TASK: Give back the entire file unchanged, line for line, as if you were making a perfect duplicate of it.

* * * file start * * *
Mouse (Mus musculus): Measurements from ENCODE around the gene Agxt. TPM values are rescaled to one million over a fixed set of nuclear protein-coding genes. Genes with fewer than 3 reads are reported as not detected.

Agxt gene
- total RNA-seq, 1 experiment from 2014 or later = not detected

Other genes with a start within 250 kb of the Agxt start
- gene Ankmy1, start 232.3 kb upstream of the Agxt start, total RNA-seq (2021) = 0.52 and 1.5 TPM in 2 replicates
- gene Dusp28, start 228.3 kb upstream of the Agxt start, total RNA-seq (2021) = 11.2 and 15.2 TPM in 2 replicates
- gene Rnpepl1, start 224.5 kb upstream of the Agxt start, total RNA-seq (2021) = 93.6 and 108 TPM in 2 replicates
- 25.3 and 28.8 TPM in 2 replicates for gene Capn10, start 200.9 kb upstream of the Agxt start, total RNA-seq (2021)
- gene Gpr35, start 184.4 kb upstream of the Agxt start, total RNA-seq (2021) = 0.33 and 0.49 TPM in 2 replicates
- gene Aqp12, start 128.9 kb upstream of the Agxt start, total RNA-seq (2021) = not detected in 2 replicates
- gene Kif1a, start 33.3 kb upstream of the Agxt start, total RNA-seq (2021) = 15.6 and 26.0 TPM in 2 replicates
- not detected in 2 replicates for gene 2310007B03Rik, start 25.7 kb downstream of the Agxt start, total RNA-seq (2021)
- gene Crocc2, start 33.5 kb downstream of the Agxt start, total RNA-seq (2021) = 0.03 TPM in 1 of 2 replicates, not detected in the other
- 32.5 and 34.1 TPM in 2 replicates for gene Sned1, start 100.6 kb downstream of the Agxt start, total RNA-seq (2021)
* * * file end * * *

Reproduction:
Mouse (Mus musculus): Measurements from ENCODE around the gene Agxt. TPM values are rescaled to one million over a fixed set of nuclear protein-coding genes. Genes with fewer than 3 reads are reported as not detected.

Agxt gene
- total RNA-seq, 1 experiment from 2014 or later = not detected

Other genes with a start within 250 kb of the Agxt start
- gene Ankmy1, start 232.3 kb upstream of the Agxt start, total RNA-seq (2021) = 0.52 and 1.5 TPM in 2 replicates
- gene Dusp28, start 228.3 kb upstream of the Agxt start, total RNA-seq (2021) = 11.2 and 15.2 TPM in 2 replicates
- gene Rnpepl1, start 224.5 kb upstream of the Agxt start, total RNA-seq (2021) = 93.6 and 108 TPM in 2 replicates
- 25.3 and 28.8 TPM in 2 replicates for gene Capn10, start 200.9 kb upstream of the Agxt start, total RNA-seq (2021)
- gene Gpr35, start 184.4 kb upstream of the Agxt start, total RNA-seq (2021) = 0.33 and 0.49 TPM in 2 replicates
- gene Aqp12, start 128.9 kb upstream of the Agxt start, total RNA-seq (2021) = not detected in 2 replicates
- gene Kif1a, start 33.3 kb upstream of the Agxt start, total RNA-seq (2021) = 15.6 and 26.0 TPM in 2 replicates
- not detected in 2 replicates for gene 2310007B03Rik, start 25.7 kb downstream of the Agxt start, total RNA-seq (2021)
- gene Crocc2, start 33.5 kb downstream of the Agxt start, total RNA-seq (2021) = 0.03 TPM in 1 of 2 replicates, not detected in the other
- 32.5 and 34.1 TPM in 2 replicates for gene Sned1, start 100.6 kb downstream of the Agxt start, total RNA-seq (2021)